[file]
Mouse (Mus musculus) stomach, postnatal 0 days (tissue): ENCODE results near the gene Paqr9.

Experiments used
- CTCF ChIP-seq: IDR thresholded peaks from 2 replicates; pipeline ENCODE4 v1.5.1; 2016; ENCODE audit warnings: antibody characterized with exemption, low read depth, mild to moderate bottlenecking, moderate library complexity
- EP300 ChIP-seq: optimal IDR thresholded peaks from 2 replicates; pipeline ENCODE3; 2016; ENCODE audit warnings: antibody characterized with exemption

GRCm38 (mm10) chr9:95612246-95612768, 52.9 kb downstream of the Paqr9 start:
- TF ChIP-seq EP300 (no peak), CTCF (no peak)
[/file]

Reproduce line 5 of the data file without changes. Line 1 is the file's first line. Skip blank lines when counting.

GRCm38 (mm10) chr9:95612246-95612768, 52.9 kb downstream of the Paqr9 start: